a) We are spending more money just on electing and nominating a Presiding Bishop than on the Commission charged with presenting a comprehensive plan for rethinking and restructuring the Church. Add to this the fact 2012 Convention asked the nominating committee "to allow for any bishop or deputy to express the intent to nominate any other member of the House of Bishops from the floor when the committee presents its nominees to the joint session of the two Houses." Crusty wishes he was making this up. We're spending $226,000 and three years to come up with nominees when we also want to be able nominate anyone from the floor. Occam's Razor, people!
b) We will be going through a process of nomination not knowing what, if any, recommendations concerning the office of Presiding Bishop TREC may make. Imagine someone coming to you and saying, "Hey, we'd like to interview you for a job, but there's a Human Resources committee completely rethinking our whole HR structure. You interested?" You'd be insane not to ask, "How can I interview for a job when I don't know what the job description may be?" Yet that is what we are doing, only it's taking three years and over $200,000 to nominate and elect someone for a position we may change.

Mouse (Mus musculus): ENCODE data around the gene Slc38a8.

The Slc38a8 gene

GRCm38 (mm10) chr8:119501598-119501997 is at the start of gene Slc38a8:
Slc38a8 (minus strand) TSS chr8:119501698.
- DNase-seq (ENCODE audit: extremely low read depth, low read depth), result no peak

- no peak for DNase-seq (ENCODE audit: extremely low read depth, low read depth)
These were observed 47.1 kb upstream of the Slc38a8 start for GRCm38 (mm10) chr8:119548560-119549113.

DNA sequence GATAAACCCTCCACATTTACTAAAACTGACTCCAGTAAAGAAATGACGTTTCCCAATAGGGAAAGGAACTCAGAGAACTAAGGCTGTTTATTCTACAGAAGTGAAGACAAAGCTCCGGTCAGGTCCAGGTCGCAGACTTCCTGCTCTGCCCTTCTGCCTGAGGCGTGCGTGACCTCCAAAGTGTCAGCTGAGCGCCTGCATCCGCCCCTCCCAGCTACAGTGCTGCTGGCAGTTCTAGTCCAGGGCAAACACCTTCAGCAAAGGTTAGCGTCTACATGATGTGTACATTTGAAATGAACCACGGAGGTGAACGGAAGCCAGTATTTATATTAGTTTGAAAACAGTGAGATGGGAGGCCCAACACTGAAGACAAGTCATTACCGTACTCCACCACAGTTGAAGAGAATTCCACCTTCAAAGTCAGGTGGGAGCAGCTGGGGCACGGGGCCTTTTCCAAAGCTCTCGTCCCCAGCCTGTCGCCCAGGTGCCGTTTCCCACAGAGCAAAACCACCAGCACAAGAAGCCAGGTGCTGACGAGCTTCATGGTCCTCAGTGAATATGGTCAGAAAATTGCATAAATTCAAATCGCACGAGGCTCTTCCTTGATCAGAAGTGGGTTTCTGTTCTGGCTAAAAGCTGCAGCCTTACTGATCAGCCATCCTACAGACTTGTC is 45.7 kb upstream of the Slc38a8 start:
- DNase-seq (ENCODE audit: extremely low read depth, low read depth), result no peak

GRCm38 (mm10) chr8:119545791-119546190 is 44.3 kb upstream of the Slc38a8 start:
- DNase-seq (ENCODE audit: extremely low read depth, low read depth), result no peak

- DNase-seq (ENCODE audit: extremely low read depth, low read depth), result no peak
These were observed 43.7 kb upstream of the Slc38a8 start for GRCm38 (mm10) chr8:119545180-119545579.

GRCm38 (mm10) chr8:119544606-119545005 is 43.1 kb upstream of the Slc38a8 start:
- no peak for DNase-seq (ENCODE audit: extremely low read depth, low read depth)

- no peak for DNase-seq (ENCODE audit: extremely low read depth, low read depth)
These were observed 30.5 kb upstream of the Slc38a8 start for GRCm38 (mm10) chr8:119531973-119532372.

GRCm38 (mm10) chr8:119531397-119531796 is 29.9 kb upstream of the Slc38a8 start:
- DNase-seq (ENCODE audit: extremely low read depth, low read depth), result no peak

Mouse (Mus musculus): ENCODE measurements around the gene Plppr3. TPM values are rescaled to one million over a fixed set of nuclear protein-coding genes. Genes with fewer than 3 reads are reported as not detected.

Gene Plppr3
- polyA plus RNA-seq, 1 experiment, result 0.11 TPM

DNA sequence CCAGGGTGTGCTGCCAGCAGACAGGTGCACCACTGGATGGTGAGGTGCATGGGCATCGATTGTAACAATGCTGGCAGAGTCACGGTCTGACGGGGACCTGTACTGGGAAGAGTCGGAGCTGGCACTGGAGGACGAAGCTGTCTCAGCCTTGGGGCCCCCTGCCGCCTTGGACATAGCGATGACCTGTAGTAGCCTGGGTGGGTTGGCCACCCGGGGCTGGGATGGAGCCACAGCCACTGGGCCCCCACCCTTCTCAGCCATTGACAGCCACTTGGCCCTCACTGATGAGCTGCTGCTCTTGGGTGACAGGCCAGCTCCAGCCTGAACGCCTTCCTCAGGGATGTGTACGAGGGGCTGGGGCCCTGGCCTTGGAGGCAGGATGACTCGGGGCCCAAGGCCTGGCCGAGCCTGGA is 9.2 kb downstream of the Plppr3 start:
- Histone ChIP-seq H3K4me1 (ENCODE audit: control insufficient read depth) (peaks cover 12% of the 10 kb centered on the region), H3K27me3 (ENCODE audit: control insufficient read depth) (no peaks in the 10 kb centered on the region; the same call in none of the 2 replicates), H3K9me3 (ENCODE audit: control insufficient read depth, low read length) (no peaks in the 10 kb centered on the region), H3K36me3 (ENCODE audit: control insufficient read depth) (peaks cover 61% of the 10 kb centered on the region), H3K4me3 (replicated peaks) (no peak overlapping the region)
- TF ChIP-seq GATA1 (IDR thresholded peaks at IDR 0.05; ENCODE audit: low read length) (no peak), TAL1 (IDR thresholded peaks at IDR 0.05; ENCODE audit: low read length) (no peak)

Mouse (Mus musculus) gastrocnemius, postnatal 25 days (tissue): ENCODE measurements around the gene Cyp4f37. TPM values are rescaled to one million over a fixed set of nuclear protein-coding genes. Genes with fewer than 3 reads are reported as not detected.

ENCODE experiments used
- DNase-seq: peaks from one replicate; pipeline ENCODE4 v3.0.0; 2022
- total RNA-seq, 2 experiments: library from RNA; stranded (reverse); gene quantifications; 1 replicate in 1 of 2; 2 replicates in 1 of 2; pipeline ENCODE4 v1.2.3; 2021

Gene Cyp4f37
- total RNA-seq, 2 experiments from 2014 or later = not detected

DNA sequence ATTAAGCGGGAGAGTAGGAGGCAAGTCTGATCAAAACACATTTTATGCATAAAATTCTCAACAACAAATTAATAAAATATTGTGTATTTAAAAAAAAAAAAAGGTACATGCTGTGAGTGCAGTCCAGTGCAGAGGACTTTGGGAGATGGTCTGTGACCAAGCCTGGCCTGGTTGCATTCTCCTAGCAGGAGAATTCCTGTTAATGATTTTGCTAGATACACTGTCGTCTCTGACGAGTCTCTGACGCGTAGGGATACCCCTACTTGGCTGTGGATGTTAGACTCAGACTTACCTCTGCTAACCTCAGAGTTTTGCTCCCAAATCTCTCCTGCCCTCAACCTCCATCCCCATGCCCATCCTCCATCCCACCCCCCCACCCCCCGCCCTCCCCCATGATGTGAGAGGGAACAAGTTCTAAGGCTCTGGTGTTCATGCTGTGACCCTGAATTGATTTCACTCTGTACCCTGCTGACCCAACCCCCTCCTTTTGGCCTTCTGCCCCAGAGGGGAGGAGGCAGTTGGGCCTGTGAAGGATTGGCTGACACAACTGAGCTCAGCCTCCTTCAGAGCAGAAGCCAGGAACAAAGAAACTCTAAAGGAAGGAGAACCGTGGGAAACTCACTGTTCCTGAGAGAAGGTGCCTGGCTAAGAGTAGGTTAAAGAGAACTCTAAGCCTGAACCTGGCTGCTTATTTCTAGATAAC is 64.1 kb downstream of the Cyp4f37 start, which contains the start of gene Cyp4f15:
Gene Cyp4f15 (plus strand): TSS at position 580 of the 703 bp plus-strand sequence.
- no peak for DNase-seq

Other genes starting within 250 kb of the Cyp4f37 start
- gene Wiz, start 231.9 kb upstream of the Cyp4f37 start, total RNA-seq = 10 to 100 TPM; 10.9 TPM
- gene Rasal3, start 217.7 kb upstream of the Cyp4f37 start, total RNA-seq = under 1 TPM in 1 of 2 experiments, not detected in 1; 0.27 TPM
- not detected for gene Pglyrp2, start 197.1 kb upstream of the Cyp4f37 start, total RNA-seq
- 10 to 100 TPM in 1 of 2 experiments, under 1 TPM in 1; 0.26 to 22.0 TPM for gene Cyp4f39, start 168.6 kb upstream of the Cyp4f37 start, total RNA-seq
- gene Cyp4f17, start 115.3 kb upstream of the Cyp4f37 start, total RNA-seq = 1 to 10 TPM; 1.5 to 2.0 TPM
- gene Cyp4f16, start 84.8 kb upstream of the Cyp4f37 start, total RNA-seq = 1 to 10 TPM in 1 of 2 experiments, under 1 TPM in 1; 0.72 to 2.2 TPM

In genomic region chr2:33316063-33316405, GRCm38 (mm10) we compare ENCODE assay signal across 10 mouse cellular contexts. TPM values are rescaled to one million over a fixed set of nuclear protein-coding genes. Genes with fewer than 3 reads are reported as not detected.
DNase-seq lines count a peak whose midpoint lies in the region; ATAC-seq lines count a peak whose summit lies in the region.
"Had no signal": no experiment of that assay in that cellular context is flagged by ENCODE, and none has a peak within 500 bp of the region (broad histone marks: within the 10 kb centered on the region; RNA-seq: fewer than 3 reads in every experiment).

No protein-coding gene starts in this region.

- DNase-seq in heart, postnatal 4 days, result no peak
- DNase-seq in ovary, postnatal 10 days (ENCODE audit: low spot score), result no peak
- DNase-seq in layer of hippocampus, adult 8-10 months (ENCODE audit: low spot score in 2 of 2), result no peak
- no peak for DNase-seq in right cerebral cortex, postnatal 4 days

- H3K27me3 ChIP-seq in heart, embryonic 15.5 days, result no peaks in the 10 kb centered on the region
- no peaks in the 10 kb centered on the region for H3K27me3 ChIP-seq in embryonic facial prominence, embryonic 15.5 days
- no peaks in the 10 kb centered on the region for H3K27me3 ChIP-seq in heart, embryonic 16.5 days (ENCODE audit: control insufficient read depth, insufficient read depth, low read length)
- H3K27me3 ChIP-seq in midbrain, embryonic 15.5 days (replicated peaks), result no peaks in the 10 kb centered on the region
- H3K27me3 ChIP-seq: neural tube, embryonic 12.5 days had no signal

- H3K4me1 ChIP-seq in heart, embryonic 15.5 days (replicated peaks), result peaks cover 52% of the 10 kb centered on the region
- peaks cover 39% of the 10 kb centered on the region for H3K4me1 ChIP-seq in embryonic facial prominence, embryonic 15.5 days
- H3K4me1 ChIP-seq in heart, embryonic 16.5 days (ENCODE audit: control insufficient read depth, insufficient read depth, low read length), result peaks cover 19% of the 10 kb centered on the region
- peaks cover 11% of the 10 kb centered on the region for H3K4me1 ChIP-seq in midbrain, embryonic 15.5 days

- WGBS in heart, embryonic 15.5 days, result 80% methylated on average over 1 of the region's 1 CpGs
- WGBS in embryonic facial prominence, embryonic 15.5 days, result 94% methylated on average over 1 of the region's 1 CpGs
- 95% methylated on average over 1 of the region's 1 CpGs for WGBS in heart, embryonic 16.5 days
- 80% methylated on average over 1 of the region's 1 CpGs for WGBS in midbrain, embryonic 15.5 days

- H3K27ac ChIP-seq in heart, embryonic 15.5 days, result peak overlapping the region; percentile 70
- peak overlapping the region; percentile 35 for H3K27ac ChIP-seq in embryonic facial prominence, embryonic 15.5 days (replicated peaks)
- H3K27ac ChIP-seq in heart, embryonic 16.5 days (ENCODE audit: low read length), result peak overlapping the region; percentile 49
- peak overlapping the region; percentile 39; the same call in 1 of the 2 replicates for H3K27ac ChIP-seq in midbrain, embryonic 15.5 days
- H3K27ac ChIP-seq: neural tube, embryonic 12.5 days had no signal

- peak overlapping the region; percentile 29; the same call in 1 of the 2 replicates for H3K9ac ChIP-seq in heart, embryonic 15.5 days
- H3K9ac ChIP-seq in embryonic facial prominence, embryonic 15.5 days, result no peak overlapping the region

Crusty proposes the following to the Joint Nominating Committee and TREC:
1. Nominate candidates to be a caretaker PB, an experienced or even retired bishop who may be willing to serve for a triennium. We cannot elect a 9-year incumbent and possibly think we can make any changes to the office, so, in reality, we are locking in many aspects of our current structure through 2024 by electing a 9-year incumbent in 2015.
2. So essentially elect an interim PB in 2015 while the church considers proposals to restructure and rethink the church. Get a commitment from candidates, and have the PB-elect publicly announce, the intention to resign at the end of the 2018 General Convention. Instead of spending over $500,000 to transition to an office which might be restructured, why not actually think about changing the office? Currently we are coming up with a transition plan for the people in the office, not the office itself.